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Information on the latest vitamin D news and research.

Find out more information on deficiency, supplementation, sun exposure, and how vitamin D relates to your health.

Further evidence that vitamin D and calcium reduce the risk of colorectal cancer

A recent case-control study from Canada found reduced risk of colorectal cancer associated with both calcium and vitamin D [Sun, 2011]. People from two regions, Ontario and New Foundland/Labrador, were involved. In case-control studies, 25(OH)D levels are determined at time of cancer diagnosis. Controls are matched to the cases in all respects, except the presence of cancer.

The results for calcium were stronger than those for vitamin D. For calcium, those taking a median value of 1650-1830 mg/day from food and supplements combined had a 40-50% reduced risk of colorectal cancer compared to those taking median values of 580-710 mg/day.

For vitamin D, those obtaining 650 to 750 IU/day from oral intake had a 15-25% lower risk than those taking 110-125 IU/day.

For those obtaining more than 1064 mg/day calcium had a lower risk of colorectal cancer in conjunction with higher vitamin D intake: those in the highest third (>241 IU/day vitamin D) had a 25% reduced risk of colorectal cancer, while those in the lowest third (<157 IU/day vitamin D) had a 15% reduced risk.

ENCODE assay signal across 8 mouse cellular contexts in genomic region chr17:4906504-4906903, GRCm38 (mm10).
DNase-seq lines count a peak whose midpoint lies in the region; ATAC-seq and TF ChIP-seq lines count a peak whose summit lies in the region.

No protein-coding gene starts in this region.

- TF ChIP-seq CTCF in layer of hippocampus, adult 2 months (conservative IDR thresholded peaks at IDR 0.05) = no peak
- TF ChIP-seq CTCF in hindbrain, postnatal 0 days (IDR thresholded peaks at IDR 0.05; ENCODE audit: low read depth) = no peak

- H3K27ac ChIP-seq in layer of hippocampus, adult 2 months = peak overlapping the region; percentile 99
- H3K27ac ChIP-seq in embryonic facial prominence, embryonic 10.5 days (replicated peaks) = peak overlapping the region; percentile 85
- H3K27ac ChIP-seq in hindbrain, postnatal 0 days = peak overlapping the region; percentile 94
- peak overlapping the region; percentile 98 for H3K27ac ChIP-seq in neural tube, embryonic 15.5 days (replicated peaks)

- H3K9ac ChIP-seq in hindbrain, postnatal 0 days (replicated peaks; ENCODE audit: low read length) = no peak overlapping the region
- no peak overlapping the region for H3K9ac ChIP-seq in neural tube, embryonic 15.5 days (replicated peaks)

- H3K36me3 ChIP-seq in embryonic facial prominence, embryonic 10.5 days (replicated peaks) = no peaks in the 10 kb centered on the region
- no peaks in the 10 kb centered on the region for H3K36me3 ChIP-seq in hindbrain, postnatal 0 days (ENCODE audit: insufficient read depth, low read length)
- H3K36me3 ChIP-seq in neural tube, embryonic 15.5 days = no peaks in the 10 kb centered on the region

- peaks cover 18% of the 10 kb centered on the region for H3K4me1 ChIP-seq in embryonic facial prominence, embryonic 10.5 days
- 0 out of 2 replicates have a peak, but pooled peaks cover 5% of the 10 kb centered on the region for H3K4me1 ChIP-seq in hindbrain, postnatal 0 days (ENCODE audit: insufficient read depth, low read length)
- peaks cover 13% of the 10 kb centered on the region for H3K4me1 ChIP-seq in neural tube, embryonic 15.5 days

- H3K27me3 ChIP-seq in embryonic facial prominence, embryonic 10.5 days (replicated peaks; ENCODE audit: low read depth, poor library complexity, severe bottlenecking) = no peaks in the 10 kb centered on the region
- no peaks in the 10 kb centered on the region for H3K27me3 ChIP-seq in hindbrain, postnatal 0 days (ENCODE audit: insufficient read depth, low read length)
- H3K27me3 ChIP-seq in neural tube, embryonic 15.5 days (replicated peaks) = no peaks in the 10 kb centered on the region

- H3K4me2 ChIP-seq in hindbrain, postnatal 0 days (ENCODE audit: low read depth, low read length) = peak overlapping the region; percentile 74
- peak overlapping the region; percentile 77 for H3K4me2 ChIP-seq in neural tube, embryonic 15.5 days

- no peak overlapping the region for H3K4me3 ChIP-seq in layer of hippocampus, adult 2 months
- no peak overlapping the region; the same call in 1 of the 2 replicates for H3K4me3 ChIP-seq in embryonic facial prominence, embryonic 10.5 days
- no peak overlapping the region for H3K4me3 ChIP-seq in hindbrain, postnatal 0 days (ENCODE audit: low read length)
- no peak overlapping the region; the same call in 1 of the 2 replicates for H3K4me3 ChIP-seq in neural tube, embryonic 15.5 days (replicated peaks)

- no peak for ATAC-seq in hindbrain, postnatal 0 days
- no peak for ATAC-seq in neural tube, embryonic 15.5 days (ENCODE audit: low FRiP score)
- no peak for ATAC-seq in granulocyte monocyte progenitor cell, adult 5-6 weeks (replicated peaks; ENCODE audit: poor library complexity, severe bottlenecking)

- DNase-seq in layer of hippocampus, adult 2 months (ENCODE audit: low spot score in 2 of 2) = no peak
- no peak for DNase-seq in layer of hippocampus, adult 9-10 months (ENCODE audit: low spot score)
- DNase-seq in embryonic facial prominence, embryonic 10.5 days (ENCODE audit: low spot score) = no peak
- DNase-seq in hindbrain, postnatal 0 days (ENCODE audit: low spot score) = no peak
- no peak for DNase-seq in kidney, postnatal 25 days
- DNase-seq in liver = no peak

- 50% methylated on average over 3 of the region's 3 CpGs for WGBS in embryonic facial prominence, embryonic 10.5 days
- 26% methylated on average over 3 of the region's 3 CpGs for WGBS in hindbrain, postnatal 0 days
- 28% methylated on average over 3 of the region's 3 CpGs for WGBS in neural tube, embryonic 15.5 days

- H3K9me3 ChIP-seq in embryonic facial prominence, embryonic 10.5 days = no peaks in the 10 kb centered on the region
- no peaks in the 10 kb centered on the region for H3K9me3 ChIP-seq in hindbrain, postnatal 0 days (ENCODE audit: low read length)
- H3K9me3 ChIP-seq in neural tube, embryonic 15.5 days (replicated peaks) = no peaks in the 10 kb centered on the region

While dairy products are a source of calcium and vitamin D, there was no statistically significant reduced risk associated with any or all dairy products.

The brothers Cedric and Frank Garland first proposed that vitamin D reduced the risk of colon cancer in 1980 based on seeing a map of colon cancer mortality rates in the United States and realizing that the region of lowest rates, the Southwest, was the sunniest, while the least sunny region, the Northeast, had the highest rates [Garland and Garland, 1980]. In 1985, they showed that calcium and vitamin D together reduced the risk of colorectal cancer [Garland et al., 1985].

References

Garland CF, Garland FC. Do sunlight and vitamin D reduce the likelihood of colon cancer? Int J Epidemiol. 1980 Sep;9(3):227-31.

Garland C, Shekelle RB, Barrett-Connor E, Criqui MH, Rossof AH, Paul O. Dietary vitamin D and calcium and risk of colorectal cancer: a 19-year prospective study in men. Lancet. 1985 Feb 9;1(8424):307-9..

Sun Z, Peizhong Peter Wang, Barbara Roebothan, Michelle Cotterchio, Roger Green, Sharon Buehler, Jinhui Zhao, Josh Squires, Jing Zhao, Yun Zhu, Elizabeth Dicks, Peter T. Campbell, John R. Mclaughlin, Patrick S. Parfrey. Calcium and Vitamin D and Risk of Colorectal Cancer: Results From a Large Population-based Case-control Study in Newfoundland and Labrador and Ontario. Canadian Journal of Public Health. 2011;102(5):392-9. http://journal.cpha.ca/index.php/cjph/article/view/2627

 

  About: Dr William Grant

Dr. William Grant is an epidemiologist and founder of the nonprofit organization Sunlight, Nutrition and Health Research Center (SUNARC). He has written over 140 peer-reviewed articles and editorials on vitamin D and health. Dr. Grant is the Science Director of the Vitamin D Council and also serves on their Board. He holds a Ph.D. in Physics from UC Berkeley.